This book really should be in print and offered to a mass audience.
Wohald
I picked up this collection because I wanted to read "Thousandth Night" by Alastair Reynolds before I read his novel HOUSE OF SUNS, which takes place in the same universe. I had already read "Good Mountain" and "Riding the Crocodile" which are reprinted in "The Year's Best Science Fiction: Twenty-Fourth Annual Collection".

I'll just make a few minor additions to what's already been said here:

"Good Mountain" is by a long distance the weirdest contribution to this volume. In it, we join a man on a train ride through hell, an attempt to escape a planetary disaster in progress. It reads initially like bizarre fantasy, but what *might* be a scientific explanation slowly emerges.

SF stories often involve present-day humans uncovering ancient alien ruins and artifacts. Less often, we see stories of future humans uncovering artifacts from present-day humanity. (Quoth Charlton Heston: "God damn you to Hell!") "A Piece of the Great World" is a sort of love story/travelogue that has far future uplifted simians uncovering earthly artifacts that post-date humanity.

Nancy Kress is a talented SF author, but her novella "Mirror Image," is probably the least interesting piece in this volume.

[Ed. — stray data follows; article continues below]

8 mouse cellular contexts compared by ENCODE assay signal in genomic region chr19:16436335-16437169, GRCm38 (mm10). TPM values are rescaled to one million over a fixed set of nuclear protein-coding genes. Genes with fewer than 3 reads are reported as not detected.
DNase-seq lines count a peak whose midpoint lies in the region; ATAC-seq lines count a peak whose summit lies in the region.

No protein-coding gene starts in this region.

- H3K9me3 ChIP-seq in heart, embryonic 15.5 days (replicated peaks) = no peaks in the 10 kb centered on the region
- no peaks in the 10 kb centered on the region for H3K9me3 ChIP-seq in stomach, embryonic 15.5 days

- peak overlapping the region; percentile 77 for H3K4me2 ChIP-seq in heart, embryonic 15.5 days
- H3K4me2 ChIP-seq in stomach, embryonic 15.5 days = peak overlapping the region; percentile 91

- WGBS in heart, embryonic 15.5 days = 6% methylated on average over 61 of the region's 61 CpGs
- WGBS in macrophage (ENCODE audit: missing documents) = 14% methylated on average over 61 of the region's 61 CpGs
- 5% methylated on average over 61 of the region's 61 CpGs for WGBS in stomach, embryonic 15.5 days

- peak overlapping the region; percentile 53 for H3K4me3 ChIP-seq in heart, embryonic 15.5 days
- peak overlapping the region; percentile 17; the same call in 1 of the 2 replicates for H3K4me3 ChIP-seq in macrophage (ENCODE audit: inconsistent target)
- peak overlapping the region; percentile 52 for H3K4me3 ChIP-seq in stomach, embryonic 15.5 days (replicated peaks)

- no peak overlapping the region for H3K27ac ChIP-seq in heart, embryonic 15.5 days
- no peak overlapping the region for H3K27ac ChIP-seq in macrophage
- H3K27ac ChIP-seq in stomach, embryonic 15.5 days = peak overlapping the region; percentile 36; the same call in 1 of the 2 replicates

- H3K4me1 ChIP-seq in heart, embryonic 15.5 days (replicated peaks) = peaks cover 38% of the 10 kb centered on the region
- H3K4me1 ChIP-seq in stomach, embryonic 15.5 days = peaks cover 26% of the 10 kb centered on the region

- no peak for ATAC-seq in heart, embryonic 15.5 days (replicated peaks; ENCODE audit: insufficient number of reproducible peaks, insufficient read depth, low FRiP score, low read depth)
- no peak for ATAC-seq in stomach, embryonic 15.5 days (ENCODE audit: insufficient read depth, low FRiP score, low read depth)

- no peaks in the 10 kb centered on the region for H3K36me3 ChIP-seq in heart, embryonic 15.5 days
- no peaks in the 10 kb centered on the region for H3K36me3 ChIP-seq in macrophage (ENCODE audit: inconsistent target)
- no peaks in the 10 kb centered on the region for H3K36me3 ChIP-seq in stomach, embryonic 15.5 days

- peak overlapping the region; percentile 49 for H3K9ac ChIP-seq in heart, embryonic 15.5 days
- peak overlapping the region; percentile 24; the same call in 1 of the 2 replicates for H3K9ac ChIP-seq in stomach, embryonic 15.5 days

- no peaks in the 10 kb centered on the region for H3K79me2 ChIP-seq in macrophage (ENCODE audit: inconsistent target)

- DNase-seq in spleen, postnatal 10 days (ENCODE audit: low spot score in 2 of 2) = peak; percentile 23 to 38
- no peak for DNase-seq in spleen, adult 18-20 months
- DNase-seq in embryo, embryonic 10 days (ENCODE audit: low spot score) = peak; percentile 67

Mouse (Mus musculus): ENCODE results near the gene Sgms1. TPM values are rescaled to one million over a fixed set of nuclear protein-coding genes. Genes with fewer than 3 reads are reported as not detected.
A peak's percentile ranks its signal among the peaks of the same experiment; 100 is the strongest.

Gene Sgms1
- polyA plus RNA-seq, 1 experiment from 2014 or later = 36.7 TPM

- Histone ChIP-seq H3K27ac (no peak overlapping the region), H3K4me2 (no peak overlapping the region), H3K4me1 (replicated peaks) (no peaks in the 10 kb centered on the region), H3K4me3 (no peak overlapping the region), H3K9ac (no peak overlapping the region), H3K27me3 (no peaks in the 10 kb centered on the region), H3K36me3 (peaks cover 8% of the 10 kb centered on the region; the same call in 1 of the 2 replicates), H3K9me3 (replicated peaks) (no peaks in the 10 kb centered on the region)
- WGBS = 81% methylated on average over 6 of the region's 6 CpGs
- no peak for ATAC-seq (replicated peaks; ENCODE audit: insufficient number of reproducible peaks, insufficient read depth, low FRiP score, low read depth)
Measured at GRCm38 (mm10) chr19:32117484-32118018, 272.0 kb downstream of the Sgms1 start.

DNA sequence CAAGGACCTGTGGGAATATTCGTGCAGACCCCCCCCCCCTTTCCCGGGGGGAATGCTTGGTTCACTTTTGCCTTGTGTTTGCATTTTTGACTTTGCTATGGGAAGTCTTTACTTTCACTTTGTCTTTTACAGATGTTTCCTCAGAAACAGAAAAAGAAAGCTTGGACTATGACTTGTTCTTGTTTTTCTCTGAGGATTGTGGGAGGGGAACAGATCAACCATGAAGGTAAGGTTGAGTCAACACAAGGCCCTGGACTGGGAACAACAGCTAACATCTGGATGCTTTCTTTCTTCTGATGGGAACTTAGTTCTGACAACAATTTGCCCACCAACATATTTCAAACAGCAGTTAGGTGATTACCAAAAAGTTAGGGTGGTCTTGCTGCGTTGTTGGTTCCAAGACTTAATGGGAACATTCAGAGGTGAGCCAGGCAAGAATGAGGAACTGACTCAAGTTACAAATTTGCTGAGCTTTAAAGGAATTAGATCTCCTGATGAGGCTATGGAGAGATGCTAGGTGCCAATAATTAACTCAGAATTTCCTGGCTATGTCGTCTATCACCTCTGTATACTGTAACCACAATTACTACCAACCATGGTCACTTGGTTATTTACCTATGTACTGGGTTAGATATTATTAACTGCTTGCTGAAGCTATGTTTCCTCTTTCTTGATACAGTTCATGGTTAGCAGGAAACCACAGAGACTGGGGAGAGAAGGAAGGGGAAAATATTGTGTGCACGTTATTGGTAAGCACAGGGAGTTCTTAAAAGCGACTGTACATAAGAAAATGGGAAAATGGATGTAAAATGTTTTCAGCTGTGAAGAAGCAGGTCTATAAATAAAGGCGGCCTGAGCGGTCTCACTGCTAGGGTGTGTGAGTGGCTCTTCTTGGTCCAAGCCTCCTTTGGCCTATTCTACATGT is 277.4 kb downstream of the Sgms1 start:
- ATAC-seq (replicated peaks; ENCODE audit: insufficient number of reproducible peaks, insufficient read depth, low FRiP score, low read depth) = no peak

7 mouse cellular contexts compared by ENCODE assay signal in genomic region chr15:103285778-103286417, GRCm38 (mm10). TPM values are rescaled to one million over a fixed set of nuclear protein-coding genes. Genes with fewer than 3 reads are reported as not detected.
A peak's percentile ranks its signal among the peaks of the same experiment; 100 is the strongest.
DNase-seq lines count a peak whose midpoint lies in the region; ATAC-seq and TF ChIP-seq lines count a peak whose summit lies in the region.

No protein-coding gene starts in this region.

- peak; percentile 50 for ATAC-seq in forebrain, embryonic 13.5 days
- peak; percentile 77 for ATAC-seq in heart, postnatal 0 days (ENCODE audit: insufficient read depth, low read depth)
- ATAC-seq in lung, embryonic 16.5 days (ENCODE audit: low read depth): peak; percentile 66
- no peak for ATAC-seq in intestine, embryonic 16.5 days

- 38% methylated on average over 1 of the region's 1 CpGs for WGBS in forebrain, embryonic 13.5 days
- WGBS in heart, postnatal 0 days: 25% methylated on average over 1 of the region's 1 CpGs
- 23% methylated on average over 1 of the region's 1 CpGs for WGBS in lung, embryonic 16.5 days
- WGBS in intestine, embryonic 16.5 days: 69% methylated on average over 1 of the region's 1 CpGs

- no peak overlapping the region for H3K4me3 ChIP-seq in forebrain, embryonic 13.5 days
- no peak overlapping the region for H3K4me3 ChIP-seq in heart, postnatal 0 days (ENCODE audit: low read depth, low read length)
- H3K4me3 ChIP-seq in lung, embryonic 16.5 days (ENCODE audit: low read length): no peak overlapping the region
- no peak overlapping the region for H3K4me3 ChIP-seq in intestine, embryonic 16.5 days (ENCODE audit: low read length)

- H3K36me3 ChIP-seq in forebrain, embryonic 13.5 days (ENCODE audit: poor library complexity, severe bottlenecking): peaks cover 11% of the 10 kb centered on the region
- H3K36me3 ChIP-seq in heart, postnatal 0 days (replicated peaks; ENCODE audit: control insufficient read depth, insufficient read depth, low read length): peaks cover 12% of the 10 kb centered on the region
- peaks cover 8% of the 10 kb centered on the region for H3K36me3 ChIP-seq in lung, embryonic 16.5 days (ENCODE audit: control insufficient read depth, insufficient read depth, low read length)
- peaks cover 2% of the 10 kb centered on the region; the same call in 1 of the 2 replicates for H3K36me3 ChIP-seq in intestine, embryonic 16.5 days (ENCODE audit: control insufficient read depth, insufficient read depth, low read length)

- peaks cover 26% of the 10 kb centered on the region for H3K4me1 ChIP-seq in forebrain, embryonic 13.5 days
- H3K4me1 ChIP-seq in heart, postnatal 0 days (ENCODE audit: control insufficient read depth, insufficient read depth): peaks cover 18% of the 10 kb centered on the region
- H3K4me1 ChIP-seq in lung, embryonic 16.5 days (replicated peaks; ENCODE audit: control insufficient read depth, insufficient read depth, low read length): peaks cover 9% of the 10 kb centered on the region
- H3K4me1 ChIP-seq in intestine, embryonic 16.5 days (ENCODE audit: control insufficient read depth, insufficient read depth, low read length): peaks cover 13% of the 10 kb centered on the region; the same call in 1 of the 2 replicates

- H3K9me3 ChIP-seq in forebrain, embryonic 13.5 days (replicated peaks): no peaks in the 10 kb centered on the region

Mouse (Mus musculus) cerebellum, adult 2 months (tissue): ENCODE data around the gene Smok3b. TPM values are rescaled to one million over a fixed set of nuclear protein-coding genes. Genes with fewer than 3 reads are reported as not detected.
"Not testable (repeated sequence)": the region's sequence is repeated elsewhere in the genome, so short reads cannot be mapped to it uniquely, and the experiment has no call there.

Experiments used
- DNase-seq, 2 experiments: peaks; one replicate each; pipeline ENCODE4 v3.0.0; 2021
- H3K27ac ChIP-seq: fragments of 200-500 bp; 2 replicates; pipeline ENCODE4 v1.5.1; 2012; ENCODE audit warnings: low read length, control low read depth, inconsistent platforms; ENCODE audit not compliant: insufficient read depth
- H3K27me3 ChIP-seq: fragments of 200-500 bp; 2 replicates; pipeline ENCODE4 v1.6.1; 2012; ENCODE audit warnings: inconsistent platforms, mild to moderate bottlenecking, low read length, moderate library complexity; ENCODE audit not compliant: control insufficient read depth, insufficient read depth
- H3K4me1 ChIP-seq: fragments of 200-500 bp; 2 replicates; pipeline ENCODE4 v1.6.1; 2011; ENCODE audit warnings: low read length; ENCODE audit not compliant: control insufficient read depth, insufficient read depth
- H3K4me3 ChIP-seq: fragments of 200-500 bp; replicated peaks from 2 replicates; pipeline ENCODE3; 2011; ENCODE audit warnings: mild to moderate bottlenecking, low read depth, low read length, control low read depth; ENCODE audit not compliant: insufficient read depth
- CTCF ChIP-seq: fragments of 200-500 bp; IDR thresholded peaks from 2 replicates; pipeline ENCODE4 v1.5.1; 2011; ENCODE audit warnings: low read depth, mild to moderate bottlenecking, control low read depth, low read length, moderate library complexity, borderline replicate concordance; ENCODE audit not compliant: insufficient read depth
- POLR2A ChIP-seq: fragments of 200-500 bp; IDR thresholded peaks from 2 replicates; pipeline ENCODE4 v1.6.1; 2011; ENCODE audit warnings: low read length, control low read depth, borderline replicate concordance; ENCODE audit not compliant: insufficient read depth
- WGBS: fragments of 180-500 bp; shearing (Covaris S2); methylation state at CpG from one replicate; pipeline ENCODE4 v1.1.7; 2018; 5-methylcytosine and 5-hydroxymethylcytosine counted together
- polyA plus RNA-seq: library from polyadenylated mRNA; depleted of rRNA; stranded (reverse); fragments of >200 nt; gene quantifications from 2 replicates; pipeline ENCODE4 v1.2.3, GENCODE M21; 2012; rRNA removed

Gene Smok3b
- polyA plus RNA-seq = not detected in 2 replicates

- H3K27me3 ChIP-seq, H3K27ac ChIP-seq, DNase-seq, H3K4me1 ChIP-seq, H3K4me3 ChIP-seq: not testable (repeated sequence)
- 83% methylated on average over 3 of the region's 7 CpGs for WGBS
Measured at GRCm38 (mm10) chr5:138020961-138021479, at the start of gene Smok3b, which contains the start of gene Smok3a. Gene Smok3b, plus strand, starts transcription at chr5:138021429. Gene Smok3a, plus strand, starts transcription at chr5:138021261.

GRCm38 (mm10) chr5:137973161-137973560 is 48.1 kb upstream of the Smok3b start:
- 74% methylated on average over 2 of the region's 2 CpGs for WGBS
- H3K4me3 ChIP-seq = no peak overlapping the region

Reynolds' "Thousandth Night" features an opulent far-future setting vaguely reminiscent of John C. Wright's GOLDEN AGE (minus the strange cognitive stuff and the classical mythology). It introduces the characters Campion and Purslane who are also the protagonists of the later novel HOUSE OF SUNS. The pair realize that something fishy is going on at their family reunion, and eventually find that the suspicious activity involves not only murder but also a galaxy-spanning conspiracy. It's more a preliminary sketch for HOUSE OF SUNS than a prequel.

In Charles Stross' "Missile Gap," he displays both his familiar satirical touch and his obsession with spies, secretive bureaucracies, and bizarre, evil conspiracies that go way deeper than virtually anybody realizes. Like much of Stross' work, this is more a clever exercise than a satisfying story. And it really doesn't belong in this volume; Stross cheated.

Greg Egan's "Riding the Crocodile" begins with the line, "In their ten thousand, three hundred and ninth year of marriage, Leila and Jasim began contemplating death." They undertake a final adventure, attempting to contact "the Aloof", an alien species true to its name. I'm not a big fan of Egan's, but this one's pretty good.

I wouldn't pick this collection over one of the "best of" volumes that Dozois edits each year, but it's still a shame that it's not available in paperback.
E-Books Related to One Million A.D.: